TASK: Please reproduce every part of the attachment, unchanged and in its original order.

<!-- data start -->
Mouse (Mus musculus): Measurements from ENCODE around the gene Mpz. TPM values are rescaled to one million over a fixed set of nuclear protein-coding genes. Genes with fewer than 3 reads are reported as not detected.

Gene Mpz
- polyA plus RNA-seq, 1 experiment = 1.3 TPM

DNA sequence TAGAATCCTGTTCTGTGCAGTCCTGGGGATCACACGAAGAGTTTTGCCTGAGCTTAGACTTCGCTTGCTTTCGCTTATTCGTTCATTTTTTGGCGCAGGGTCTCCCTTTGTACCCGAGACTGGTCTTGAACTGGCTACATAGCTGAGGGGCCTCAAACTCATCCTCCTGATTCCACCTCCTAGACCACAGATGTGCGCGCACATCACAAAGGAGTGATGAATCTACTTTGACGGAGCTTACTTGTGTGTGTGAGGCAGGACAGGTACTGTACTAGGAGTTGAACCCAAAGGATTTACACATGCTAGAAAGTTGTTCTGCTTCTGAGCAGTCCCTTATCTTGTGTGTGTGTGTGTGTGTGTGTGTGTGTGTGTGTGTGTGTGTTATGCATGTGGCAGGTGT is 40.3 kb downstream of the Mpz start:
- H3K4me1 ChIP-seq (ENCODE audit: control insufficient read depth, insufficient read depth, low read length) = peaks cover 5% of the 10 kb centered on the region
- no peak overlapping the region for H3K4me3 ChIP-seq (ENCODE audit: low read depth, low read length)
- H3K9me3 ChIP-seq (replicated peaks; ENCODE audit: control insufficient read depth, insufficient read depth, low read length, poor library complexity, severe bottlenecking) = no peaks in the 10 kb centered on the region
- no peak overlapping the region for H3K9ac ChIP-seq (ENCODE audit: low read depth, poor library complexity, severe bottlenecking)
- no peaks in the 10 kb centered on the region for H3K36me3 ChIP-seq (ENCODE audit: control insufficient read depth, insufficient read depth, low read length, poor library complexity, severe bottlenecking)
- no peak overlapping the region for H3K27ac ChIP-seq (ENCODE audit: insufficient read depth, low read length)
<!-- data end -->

Mouse (Mus musculus): Measurements from ENCODE around the gene Mpz. TPM values are rescaled to one million over a fixed set of nuclear protein-coding genes. Genes with fewer than 3 reads are reported as not detected.

Gene Mpz
- polyA plus RNA-seq, 1 experiment = 1.3 TPM

DNA sequence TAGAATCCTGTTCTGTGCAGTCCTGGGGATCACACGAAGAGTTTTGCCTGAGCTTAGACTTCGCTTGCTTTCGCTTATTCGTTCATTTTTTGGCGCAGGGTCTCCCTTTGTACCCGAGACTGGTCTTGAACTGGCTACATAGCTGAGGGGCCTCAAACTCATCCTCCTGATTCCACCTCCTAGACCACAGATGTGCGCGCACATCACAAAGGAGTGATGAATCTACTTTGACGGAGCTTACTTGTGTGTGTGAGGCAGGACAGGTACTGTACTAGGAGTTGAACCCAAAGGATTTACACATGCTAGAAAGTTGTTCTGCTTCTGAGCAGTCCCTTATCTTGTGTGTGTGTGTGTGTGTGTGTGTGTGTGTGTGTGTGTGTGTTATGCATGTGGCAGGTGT is 40.3 kb downstream of the Mpz start:
- H3K4me1 ChIP-seq (ENCODE audit: control insufficient read depth, insufficient read depth, low read length) = peaks cover 5% of the 10 kb centered on the region
- no peak overlapping the region for H3K4me3 ChIP-seq (ENCODE audit: low read depth, low read length)
- H3K9me3 ChIP-seq (replicated peaks; ENCODE audit: control insufficient read depth, insufficient read depth, low read length, poor library complexity, severe bottlenecking) = no peaks in the 10 kb centered on the region
- no peak overlapping the region for H3K9ac ChIP-seq (ENCODE audit: low read depth, poor library complexity, severe bottlenecking)
- no peaks in the 10 kb centered on the region for H3K36me3 ChIP-seq (ENCODE audit: control insufficient read depth, insufficient read depth, low read length, poor library complexity, severe bottlenecking)
- no peak overlapping the region for H3K27ac ChIP-seq (ENCODE audit: insufficient read depth, low read length)